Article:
• Plug spawn from a reputable source. I highly recommend Mushroom Mountain. The plug spawn I purchased from them is cultivated on 3.4” dowels. The spawn can be stored in a refrigerator and remain viable for up to a year. Remove the plugs from the refrigerator a day prior to use.
  • Logs or stumps, freshly cut from a living tree.
  • 5/16-inch drill bit and drill
  • Canning wax, melted using a double boiler method. (Bottom pot contains boiling water, top pot contains wax and small amount of mineral oil to help prevent the wax cracking and drying out. Submerge top pot into bottom pot to melt wax.)
  • Clean paint brush

How to Inoculate

Inoculation is the process of inserting the plug spawn into the log or stump—planting the mushroom “seeds.” The log needs to be inoculated within six weeks of cutting and should be dry and free of dirt. Drill holes 1-1/4 inch into the log to create an air pocket below the plug. The holes should be drilled in a diamond pattern on the log or stump, approximately five to six inches apart.

Hammer the plugs firmly into the holes and cover them with a thin coating of melted wax using a clean paint brush. The wax prevents insects from entering the holes in the wood.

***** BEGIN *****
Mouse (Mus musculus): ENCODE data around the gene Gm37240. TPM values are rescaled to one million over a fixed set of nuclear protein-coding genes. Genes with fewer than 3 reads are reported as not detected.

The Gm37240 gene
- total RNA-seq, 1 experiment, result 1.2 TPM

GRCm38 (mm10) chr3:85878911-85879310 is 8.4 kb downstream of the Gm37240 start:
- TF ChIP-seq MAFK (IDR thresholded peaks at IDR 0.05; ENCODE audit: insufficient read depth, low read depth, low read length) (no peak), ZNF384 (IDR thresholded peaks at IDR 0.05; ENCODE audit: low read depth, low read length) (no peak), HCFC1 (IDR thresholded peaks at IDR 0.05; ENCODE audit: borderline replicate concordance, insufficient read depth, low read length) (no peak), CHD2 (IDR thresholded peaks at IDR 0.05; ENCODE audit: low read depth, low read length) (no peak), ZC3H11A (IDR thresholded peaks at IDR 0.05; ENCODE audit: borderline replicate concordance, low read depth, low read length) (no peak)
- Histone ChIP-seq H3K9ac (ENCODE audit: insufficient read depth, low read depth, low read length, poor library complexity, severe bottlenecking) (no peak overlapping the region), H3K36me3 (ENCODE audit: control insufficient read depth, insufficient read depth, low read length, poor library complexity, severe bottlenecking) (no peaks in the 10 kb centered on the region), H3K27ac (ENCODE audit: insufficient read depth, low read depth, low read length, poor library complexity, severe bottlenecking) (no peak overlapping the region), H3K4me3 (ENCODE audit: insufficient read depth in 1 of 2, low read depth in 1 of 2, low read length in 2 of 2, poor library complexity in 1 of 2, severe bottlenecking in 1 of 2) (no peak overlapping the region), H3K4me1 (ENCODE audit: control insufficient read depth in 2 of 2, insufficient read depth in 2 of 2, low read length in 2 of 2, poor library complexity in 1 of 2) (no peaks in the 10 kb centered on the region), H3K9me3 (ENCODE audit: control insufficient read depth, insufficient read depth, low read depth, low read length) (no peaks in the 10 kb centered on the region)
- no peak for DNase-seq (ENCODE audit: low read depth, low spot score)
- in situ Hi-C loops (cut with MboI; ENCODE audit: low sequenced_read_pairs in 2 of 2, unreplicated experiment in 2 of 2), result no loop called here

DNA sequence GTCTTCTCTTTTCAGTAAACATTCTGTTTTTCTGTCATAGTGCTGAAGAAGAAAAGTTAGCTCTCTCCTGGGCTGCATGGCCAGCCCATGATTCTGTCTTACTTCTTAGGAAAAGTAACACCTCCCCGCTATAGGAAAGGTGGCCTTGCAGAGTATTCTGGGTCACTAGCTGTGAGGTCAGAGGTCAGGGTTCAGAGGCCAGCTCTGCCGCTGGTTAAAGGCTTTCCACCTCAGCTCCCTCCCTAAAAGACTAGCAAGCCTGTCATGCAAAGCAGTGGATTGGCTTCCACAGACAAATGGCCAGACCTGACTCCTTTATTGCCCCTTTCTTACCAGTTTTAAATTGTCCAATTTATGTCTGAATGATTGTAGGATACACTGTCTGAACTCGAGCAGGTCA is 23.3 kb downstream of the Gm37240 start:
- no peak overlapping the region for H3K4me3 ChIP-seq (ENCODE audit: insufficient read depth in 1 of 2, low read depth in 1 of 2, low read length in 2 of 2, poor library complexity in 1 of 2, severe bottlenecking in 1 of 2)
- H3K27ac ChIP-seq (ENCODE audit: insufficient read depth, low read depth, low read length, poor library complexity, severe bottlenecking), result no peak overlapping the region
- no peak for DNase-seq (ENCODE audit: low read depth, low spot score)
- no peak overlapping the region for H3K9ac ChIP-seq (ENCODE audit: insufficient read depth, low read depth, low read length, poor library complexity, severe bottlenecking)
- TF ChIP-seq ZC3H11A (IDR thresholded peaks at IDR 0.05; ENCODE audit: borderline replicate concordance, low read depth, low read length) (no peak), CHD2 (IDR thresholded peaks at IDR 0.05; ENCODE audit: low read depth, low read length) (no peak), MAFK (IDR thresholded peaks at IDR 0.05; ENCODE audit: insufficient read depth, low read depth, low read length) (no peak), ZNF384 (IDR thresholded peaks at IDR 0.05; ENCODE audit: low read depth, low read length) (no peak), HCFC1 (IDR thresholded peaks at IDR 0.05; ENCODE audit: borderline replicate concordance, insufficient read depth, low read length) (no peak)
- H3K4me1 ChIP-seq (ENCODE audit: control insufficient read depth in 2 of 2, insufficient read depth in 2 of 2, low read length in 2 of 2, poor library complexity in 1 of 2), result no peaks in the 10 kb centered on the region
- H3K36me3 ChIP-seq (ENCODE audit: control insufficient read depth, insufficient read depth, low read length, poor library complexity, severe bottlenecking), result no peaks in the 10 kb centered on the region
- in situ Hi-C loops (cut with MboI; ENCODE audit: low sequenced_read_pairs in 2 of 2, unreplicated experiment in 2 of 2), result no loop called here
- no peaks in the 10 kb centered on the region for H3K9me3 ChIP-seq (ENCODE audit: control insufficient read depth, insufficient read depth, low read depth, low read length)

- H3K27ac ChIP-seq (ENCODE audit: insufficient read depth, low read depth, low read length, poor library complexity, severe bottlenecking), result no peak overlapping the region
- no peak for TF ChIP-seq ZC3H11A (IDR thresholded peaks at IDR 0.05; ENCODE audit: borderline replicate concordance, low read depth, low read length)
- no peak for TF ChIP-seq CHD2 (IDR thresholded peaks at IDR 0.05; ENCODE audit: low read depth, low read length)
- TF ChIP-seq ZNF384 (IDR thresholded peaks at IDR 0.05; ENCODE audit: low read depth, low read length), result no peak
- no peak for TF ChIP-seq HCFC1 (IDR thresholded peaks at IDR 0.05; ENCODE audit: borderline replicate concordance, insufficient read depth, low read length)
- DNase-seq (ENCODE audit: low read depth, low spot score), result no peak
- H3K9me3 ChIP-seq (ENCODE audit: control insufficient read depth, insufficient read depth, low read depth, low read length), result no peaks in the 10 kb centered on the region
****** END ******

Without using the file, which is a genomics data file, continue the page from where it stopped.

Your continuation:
After plugging and waxing the log, soak the logs overnight.

In my case, with our crazy forest of stumps, I ran a sprinkler to soak the wood.

Additionally, with the thick logs I used, I buried part of the wood in the ground to help with moisture retention. And then … you wait. And wait.

Hopefully, when your first mushroom appears, it will look like a shiitake. Our first mushroom looked … odd. I harvested it, took a photo, and sent it to Mushroom Mountain to confirm that it was, indeed, a shiitake.

As I awaited a reply, I watched “The Today Show.”

Ironically, Nicholas Evans, author of The Horse Whisperer, appeared on the show, discussing the accidental poisoning of his entire family—by serving them mushrooms. They all required kidney transplants after ingesting foraged mushrooms. What?!? Nervously, I threw away the mystery mushroom.

It turns out, I discarded a perfectly safe, delicious oyster mushroom. Somehow, a stray oyster spore found its way onto the log.

But then, a few months later, a mushroom appeared on a log. Then another. And another. Soon, dozens of mushrooms filled the logs — and they looked exactly like shiitakes. Of course, do you think I ate them without first sending photos to Mushroom Mountain for a proper ID?

Not only am I risk-adverse, but I also try to keep my family healthy and poison-free. Fortunately, the very kind folks at Mushroom Mountain confirmed that my mushrooms were “beautiful shiitakes,” and I should happily feast on them.